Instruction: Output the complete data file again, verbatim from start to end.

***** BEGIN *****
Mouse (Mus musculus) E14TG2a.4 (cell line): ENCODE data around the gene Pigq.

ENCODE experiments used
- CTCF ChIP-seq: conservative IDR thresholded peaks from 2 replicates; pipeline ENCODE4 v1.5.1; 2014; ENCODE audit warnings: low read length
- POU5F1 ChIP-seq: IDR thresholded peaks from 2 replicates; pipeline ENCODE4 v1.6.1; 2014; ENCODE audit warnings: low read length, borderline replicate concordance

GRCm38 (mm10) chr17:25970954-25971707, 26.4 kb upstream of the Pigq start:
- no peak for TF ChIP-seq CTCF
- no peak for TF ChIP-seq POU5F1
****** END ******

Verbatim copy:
Mouse (Mus musculus) E14TG2a.4 (cell line): ENCODE data around the gene Pigq.

ENCODE experiments used
- CTCF ChIP-seq: conservative IDR thresholded peaks from 2 replicates; pipeline ENCODE4 v1.5.1; 2014; ENCODE audit warnings: low read length
- POU5F1 ChIP-seq: IDR thresholded peaks from 2 replicates; pipeline ENCODE4 v1.6.1; 2014; ENCODE audit warnings: low read length, borderline replicate concordance

GRCm38 (mm10) chr17:25970954-25971707, 26.4 kb upstream of the Pigq start:
- no peak for TF ChIP-seq CTCF
- no peak for TF ChIP-seq POU5F1